Tim Duncan, Jeff Ayres Latest NBA Players to Experience Haunted Hotel

Dan Favale@@danfavaleFeatured ColumnistMarch 25, 2014

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Update, March 29, 6:41 p.m.:

Two days after Tim Duncan and Jeff Ayres admitting shaking in their boots to the sounds of ghostly toddlers in a Berkeley, Calif. hotel, two more Spurs have in on the paranomal activity.

Assistant coach Ime Udoka, who hadn't spoken with Duncan or Ayres about the supposed ghosts, told Dan McCarney of MySanAntonio.com that he had a similar experience.

'I never would have thought anything of it until I read that article,' he said. 'Same thing. Same sounds. Kids in the hallway. ... I remember hearing (voices) and looking out the peep hole and nobody’s out there. So it kind of creeped me out when I thought about it afterwards. ...

'It wasn’t exactly above me, stomping like the typical sound you here with somebody (in the room) above you. It was kind of in the walls. It was weird. Little clicks and sounds all day, the middle of the day. But the baby in the hallway, or a child. That’s what I remember specifically. I’m not superstitious. I haven’t really had any experience like that. For me, to even acknowledge that is (weak).

'I’m not the type of guy to say any BS. But I remember it. It’s creepy now. I don’t want to stay there any more with all these stories.'

Leave it to Gregg Popovich to spoil everyone else's good time. He told McCarney he didn't hear a thing.

“Ghosts are scared of me, like everybody else,” he said. “Luckily, nobody said anything to me until we left. I would have hid under my bed probably.”

Original Text:

Playing in the NBA would be a breeze if it wasn't for the physical demands, emotional drain, hectic schedule and haunted hotels.

Is that fourth obstacle an actual thing?

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Jeff Ayres and Tim Duncan of the San Antonio Spurs say yes.

While in California to face the Golden State Warriors, the Spurs stayed at the Claremont Resort, which is allegedly preyed upon by "multiple spirits," according to Spurs Nation's Dan McCarney.

Following his brief stay, Ayres can now confirm the Claremont is indeed policed by supernatural spirits:

You get in at whatever time. I took my room key. I could hear stuff in the hallway, like people in their rooms. So I'm thinking people are watching TV or whatever. So I get to my door, and my key doesn't work, but it sounds like there's somebody in my room. Like I hear a little baby, not crying but making noise. I'm like, "What the heck?" I keep trying my key and it doesn't work. So I go downstairs to get a new key, and I tell them (somebody's in the room).

So they call the room, and nobody answers. They're like, "We can get you a new key and send you up with security and make sure nobody's there, because there shouldn't be anybody in there." Then they're like, "We'll just get you a new room." It was the creepiest thing. I heard a couple of other guys heard babies in the hallway, kids running down the hallway. Creepy. I really heard voices and a baby in the room, and there wasn't anybody in there. It was crazy.

For the skeptics in all of us, Duncan corroborates Ayres' peculiar tale:

I heard a baby in his room. There was somebody or something in his room, yeah. I definitely heard something. It wasn't creepy, because I assumed it was really somebody in the room, and they gave him the wrong room. But when they told me the story the next day about calling up there and no one in the room, it's at that point you get chills. I totally agreed with him. There was a baby there, absolutely.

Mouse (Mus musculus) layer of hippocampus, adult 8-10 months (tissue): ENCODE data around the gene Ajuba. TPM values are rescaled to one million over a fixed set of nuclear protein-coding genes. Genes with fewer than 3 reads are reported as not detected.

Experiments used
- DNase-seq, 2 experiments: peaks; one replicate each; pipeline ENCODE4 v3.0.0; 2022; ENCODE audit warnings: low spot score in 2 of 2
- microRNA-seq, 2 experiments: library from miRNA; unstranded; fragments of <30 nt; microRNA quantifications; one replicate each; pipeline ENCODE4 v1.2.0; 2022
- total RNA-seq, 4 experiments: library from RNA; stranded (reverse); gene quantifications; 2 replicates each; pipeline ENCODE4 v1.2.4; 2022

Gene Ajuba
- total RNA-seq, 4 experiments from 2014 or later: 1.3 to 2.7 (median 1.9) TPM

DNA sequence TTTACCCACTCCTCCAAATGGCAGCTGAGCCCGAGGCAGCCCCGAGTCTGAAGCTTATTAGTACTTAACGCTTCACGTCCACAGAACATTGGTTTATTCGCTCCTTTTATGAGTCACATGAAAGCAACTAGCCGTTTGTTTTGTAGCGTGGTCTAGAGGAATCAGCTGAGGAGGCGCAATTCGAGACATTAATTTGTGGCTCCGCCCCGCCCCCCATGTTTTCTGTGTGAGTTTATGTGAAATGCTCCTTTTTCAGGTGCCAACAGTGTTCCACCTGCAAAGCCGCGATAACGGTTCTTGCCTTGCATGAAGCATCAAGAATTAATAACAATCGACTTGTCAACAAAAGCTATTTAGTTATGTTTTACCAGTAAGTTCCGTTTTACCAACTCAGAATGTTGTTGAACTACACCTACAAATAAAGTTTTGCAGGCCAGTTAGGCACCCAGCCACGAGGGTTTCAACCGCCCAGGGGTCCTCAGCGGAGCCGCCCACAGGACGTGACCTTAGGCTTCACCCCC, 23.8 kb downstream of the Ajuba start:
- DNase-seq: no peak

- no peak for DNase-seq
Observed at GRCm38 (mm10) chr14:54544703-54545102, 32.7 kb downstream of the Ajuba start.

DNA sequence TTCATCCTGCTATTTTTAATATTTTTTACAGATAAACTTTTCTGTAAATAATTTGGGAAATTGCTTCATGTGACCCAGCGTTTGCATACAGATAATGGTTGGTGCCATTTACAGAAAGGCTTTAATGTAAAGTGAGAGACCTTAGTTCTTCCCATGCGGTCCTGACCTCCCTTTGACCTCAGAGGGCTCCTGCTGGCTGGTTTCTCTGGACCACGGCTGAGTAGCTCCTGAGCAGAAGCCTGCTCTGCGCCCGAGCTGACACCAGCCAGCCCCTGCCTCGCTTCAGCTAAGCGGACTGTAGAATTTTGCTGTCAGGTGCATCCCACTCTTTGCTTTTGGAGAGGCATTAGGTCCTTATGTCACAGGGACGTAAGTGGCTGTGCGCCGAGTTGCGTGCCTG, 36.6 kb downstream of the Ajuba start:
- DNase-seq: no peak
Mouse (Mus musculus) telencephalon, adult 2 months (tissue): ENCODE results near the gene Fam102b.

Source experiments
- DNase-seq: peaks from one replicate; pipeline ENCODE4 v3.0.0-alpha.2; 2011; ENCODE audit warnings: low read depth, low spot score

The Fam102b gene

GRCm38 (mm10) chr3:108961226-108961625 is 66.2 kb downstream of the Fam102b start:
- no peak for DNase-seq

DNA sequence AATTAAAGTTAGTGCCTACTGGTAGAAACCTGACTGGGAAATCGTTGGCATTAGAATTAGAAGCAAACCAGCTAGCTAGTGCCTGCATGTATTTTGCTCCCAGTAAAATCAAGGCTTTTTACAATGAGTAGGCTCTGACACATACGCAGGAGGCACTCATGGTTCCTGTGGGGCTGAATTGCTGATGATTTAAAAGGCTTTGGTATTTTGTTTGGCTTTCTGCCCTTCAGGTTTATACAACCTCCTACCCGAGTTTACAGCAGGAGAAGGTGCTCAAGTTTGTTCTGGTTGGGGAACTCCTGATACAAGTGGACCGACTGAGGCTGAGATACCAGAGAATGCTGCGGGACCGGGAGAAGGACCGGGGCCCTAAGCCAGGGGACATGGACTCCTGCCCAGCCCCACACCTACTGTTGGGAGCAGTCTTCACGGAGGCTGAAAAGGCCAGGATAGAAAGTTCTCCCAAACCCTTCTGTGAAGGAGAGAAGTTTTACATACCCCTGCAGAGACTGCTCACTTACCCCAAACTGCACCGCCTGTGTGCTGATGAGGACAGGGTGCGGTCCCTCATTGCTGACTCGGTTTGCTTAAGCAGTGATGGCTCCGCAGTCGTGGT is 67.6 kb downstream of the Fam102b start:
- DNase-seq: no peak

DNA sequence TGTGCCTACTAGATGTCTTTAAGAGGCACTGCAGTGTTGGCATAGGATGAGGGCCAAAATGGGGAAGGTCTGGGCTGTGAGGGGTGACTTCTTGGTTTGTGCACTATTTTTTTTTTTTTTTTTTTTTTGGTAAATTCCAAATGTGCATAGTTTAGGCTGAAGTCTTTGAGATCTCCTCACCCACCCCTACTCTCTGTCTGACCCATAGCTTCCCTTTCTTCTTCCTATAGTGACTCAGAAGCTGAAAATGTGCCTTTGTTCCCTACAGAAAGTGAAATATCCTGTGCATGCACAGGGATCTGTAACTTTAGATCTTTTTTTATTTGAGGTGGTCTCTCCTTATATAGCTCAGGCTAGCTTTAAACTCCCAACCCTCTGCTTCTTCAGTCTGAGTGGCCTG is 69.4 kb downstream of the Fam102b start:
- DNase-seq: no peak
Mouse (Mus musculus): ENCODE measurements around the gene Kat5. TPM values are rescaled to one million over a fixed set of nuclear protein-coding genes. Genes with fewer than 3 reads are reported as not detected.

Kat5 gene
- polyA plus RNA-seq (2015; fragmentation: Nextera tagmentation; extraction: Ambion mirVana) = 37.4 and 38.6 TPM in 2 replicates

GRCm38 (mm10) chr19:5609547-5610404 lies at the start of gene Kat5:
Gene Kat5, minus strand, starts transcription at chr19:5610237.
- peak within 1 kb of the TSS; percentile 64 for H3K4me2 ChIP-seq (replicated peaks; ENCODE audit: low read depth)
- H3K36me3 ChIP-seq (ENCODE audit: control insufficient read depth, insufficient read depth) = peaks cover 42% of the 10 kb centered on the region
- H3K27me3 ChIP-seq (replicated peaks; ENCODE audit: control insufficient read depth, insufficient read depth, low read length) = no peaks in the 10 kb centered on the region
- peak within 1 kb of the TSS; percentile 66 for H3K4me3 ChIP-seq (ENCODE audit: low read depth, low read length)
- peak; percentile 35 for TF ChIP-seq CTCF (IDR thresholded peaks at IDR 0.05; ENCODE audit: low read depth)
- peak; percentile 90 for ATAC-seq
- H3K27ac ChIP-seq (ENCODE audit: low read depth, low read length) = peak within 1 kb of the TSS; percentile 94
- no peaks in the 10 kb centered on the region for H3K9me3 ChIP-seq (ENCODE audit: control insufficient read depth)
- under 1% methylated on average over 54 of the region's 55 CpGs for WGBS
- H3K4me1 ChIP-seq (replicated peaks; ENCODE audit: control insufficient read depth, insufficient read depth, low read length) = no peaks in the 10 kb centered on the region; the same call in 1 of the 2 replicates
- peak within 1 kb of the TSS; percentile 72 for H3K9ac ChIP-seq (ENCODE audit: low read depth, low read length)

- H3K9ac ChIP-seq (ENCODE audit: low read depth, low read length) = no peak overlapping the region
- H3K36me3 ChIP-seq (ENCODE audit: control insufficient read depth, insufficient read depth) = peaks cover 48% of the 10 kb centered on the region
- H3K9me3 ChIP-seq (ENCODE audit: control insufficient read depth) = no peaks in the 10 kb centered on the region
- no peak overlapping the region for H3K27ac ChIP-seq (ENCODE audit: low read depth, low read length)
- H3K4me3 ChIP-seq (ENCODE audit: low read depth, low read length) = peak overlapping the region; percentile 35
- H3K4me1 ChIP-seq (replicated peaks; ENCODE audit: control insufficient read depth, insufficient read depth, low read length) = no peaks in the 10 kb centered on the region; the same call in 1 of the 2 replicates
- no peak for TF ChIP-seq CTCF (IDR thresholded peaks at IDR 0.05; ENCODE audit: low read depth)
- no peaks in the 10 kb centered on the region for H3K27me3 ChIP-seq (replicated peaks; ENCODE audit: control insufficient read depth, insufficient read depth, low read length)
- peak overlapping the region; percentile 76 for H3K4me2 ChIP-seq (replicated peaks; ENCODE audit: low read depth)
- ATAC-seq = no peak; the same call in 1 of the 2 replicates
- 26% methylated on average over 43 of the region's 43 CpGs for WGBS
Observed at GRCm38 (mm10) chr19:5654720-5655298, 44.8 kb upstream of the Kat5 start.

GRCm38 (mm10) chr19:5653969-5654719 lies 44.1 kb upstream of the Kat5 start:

By Ayres' and Duncan's accounts, these aren't your average, pranksters-sporting-bedsheets ghosts. These are babies and adolescents watching television that may not be suitable for children and wreaking havoc in the hallway.

Did anyone else just get chills?

Yeah, me neither. This must be one of those things—like a story of someone doing push-ups in a Starbucks vestibule—where you had to be there, experiencing the wrath of the unknown, to truly understand.

Whether you're someone who believes in apparitions and banshees really doesn't matter, though. Tales of cursed and haunted hotels are quite common in NBA circles.

In 2010, per the New York Daily News' Frank Isola, then-New York Knicks players Eddy Curry and Jared Jeffries claimed the Skirvin Hilton in downtown Oklahoma City was haunted.

Not even a year later, ESPN's Bill Simmons recounted a similar experience, alleging that he heard crying babies during his time at the Skirvin Hilton.

"Just know that the next time someone tells me a ghost story, I will believe them," Simmons wrote.

Legend has it a woman once jumped out of a 10th-floor window at the Skirvin Hilton, killing both her and her baby. Curry himself was so spooked during his time there that he spent most of his time in then-teammate Nate Robinson's room, because if anyone is equipped to ward off ghosts, vampires, werewolves, crying babies or the characters from Children of the Corn, it's him.

Curry sought the comfort of Robinson's room in 2010.
Curry sought the comfort of Robinson's room in 2010.Nathaniel S. Butler/Getty Images

This is all very difficult to make sense of and understand. Personal beliefs come into play. Some people will buy into these stories, while others will shrug them off, perhaps attributing various experiences to vivid imaginations and/or a lack of sleep.

Whatever side of the fence you land on, just know that some chilling experiences have made believers out of quite a few NBA players, whose teams must now take their encounters into account when creating travel itineraries.

"I heard about the history of the place, and I’d rather not (stay there again)," Duncan said, via McCarney.

Plan your vacation and Tim Duncan-stalking spots accordingly.


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